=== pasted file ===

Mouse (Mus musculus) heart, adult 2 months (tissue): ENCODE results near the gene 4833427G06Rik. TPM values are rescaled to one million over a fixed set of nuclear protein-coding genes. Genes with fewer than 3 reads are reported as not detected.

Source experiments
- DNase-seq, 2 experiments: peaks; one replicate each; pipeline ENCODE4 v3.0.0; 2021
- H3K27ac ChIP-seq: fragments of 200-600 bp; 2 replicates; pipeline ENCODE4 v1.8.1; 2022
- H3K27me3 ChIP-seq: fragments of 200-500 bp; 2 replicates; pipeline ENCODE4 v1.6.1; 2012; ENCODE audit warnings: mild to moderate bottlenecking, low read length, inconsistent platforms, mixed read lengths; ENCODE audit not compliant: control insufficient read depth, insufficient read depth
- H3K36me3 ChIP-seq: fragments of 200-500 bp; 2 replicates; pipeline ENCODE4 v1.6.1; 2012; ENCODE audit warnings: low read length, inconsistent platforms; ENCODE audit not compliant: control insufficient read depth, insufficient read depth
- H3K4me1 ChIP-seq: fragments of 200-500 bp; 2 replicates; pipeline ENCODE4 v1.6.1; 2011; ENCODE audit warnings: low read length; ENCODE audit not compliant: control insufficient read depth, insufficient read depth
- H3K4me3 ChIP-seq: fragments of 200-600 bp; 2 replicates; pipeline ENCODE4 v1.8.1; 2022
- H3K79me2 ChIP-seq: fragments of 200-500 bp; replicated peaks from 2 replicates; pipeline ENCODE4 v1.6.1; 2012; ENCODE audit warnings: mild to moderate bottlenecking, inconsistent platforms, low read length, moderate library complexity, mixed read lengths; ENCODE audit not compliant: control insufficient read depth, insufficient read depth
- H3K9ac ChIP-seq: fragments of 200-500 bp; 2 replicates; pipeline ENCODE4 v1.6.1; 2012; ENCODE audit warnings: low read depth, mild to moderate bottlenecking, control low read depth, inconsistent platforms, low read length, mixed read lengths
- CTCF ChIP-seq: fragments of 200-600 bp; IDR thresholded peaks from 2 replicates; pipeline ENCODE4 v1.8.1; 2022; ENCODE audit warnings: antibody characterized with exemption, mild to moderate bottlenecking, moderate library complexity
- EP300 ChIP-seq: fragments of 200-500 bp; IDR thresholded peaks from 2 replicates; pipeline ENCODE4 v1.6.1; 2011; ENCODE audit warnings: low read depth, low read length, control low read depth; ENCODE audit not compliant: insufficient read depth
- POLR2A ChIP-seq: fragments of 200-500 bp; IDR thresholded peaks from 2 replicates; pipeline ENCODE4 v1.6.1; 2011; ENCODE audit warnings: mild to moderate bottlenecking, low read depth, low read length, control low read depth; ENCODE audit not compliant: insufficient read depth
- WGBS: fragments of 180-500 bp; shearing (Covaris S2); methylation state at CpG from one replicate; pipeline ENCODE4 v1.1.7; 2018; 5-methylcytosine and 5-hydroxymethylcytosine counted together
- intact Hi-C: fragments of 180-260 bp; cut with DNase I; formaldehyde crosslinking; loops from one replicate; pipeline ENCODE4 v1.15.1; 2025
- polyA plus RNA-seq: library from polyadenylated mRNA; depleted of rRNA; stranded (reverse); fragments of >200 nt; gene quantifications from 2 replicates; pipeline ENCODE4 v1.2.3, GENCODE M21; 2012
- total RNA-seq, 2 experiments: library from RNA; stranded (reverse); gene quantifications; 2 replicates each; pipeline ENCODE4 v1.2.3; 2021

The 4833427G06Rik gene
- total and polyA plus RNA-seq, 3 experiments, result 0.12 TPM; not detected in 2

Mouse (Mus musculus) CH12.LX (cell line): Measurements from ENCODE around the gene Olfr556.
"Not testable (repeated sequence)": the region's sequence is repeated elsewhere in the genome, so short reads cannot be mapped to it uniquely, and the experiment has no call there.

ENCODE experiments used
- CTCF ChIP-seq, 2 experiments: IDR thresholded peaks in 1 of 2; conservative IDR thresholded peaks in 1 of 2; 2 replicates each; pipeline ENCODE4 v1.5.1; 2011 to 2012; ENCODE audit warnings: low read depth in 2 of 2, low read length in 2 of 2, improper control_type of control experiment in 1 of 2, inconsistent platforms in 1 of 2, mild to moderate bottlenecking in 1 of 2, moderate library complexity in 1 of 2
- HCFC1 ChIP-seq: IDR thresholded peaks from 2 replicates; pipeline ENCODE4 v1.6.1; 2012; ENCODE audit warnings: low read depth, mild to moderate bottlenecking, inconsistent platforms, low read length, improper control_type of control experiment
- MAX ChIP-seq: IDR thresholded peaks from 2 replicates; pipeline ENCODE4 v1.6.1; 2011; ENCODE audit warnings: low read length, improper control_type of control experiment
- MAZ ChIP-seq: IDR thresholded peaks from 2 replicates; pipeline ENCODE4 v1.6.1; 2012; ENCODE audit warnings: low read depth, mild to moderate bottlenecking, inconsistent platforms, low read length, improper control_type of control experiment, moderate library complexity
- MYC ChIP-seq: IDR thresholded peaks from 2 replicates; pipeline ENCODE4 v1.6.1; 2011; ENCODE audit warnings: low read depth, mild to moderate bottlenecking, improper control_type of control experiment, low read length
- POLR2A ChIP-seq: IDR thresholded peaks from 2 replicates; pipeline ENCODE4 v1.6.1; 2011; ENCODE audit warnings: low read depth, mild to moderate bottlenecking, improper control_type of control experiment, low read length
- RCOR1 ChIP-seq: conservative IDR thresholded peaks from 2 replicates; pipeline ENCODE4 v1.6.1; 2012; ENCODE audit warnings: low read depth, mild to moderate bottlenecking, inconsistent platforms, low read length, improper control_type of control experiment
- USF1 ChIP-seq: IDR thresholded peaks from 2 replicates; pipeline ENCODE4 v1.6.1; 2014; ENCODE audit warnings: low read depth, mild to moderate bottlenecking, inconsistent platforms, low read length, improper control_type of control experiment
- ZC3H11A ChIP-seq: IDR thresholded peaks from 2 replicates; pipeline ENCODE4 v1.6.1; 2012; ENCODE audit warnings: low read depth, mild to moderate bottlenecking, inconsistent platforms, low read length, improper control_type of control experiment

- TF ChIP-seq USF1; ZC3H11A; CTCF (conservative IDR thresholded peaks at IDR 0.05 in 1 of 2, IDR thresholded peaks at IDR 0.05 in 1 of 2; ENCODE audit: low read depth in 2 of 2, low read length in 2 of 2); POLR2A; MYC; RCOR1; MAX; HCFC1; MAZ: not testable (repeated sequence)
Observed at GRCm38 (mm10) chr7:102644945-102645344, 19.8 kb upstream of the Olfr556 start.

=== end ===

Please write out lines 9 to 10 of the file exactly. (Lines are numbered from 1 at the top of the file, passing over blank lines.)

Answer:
- H3K79me2 ChIP-seq: fragments of 200-500 bp; replicated peaks from 2 replicates; pipeline ENCODE4 v1.6.1; 2012; ENCODE audit warnings: mild to moderate bottlenecking, inconsistent platforms, low read length, moderate library complexity, mixed read lengths; ENCODE audit not compliant: control insufficient read depth, insufficient read depth
- H3K9ac ChIP-seq: fragments of 200-500 bp; 2 replicates; pipeline ENCODE4 v1.6.1; 2012; ENCODE audit warnings: low read depth, mild to moderate bottlenecking, control low read depth, inconsistent platforms, low read length, mixed read lengths